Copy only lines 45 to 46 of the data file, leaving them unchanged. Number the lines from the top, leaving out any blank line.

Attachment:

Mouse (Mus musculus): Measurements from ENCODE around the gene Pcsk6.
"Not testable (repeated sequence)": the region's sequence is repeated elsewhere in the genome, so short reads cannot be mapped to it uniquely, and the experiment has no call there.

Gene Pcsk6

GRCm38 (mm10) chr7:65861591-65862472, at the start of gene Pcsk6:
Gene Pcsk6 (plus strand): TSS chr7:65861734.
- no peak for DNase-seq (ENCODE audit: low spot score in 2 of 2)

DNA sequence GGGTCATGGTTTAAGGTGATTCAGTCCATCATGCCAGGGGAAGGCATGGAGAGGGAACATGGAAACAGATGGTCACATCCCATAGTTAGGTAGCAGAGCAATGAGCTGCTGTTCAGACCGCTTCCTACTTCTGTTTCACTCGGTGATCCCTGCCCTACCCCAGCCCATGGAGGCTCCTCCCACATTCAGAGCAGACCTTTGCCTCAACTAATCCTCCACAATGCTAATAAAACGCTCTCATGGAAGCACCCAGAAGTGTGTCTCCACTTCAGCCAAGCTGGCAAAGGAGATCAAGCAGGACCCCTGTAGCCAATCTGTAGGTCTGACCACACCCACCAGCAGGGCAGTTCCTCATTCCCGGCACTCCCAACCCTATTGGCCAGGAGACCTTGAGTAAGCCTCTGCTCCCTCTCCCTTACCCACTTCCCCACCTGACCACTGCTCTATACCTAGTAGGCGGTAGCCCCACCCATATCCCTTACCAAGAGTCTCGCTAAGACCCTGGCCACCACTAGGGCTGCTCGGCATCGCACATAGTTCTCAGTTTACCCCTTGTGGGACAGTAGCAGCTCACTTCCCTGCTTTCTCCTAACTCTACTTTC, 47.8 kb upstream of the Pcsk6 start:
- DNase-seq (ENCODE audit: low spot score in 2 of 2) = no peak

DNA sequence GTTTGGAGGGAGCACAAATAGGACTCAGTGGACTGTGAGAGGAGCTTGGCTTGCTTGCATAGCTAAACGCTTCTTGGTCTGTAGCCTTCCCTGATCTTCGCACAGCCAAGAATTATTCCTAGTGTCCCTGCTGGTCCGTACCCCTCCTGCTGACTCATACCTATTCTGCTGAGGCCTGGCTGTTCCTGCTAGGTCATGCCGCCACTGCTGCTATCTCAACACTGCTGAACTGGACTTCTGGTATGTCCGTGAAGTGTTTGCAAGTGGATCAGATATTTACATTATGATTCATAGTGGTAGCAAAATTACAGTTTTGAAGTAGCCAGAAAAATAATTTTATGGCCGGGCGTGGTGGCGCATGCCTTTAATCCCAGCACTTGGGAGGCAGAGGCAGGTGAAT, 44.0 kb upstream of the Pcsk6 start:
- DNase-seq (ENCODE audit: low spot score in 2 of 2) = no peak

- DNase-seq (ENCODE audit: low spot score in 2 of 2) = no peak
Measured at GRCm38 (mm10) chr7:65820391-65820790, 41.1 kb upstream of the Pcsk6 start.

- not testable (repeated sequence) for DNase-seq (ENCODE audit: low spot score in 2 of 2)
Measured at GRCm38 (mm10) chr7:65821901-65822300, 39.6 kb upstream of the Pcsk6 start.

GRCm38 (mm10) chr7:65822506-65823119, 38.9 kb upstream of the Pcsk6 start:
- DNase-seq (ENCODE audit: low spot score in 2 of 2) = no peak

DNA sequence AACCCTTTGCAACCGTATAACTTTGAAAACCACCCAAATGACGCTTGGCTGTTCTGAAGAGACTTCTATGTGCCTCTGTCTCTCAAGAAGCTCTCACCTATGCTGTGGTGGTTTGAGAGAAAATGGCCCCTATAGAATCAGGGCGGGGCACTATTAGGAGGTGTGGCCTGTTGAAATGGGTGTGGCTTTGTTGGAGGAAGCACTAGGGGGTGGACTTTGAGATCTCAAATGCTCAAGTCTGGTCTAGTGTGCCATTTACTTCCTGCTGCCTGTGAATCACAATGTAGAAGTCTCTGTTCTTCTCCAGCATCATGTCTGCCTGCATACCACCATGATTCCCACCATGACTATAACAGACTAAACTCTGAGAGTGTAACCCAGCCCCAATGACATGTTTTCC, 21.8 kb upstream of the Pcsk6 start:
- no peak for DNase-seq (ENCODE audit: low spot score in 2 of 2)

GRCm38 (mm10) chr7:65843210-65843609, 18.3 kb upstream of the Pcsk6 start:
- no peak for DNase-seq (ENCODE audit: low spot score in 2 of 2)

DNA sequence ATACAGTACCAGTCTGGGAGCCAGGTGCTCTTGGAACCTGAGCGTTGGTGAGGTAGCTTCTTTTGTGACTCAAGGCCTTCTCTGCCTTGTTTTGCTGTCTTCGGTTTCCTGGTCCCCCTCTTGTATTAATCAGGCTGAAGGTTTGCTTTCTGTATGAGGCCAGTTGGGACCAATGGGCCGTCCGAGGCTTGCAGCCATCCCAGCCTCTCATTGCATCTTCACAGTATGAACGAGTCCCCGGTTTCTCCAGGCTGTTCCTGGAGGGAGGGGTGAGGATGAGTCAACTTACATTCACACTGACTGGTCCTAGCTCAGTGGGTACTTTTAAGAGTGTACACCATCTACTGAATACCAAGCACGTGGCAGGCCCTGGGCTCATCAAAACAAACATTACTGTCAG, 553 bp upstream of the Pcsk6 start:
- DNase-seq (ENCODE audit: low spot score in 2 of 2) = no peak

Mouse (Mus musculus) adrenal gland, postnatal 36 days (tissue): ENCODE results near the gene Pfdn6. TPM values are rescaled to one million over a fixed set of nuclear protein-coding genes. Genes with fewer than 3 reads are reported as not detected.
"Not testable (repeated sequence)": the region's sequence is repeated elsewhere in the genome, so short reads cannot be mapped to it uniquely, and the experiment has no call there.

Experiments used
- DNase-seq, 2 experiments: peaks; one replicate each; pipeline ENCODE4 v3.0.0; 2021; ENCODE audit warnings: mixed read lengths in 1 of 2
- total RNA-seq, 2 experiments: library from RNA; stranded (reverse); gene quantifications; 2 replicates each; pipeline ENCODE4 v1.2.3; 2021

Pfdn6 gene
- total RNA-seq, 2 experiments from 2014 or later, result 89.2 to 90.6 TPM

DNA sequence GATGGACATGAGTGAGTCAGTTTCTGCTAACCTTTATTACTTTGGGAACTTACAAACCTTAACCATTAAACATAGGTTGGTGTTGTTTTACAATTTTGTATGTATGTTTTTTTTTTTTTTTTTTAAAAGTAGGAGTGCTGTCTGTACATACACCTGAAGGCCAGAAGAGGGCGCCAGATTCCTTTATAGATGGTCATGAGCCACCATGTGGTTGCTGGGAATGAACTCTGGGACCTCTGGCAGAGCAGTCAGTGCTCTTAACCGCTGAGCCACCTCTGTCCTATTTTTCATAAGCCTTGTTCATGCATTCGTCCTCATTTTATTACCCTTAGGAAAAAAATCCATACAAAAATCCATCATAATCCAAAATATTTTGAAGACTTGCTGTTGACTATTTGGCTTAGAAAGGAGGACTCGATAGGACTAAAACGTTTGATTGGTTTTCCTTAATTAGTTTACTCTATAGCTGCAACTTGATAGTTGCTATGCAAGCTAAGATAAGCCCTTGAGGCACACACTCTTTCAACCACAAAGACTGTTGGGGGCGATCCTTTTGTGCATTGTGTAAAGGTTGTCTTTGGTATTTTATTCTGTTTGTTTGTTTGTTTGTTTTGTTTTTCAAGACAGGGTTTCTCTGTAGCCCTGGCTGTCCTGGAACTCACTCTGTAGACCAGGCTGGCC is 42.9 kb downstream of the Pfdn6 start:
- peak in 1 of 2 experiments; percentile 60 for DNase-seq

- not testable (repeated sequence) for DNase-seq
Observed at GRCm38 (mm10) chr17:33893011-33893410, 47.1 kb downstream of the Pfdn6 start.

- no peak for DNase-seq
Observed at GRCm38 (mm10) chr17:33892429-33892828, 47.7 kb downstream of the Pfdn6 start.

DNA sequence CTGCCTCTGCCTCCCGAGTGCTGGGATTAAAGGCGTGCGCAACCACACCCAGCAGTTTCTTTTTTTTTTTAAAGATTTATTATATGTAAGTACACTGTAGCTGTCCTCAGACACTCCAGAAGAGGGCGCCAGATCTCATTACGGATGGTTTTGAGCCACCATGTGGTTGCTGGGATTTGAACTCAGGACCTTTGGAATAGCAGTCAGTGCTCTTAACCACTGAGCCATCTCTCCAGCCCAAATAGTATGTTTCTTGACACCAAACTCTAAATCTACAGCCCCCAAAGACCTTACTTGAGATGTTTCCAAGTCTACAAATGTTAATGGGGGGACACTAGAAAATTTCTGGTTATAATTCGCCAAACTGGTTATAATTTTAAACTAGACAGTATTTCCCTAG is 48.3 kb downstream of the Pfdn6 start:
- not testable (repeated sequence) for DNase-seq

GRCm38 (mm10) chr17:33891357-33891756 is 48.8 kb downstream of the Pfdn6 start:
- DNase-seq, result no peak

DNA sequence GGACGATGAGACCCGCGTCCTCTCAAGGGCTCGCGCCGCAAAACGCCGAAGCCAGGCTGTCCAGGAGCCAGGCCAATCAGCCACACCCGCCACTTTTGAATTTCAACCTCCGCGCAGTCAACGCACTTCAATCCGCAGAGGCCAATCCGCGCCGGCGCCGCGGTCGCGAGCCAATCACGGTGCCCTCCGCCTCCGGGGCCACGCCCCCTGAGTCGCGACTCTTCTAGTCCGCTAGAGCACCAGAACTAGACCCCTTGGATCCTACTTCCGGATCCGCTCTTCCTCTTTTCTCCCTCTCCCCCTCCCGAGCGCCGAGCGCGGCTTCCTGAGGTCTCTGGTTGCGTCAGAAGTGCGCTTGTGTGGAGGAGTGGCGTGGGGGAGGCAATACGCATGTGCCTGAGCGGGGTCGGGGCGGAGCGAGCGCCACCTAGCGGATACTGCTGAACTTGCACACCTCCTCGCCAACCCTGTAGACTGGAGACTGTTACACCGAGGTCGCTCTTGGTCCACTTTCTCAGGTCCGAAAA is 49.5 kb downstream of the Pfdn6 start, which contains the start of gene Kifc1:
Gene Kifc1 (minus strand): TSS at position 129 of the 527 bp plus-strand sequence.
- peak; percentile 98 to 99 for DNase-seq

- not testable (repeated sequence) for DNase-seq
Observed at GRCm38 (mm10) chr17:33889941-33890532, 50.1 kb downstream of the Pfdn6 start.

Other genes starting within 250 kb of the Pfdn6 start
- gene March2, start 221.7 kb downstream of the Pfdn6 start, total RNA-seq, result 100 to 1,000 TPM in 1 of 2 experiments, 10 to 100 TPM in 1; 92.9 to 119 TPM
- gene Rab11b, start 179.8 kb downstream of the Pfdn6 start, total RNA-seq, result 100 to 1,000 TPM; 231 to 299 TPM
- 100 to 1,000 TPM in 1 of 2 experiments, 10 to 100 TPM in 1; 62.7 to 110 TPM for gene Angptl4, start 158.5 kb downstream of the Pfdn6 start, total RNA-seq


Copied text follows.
Other genes starting within 250 kb of the Pfdn6 start
- gene March2, start 221.7 kb downstream of the Pfdn6 start, total RNA-seq, result 100 to 1,000 TPM in 1 of 2 experiments, 10 to 100 TPM in 1; 92.9 to 119 TPM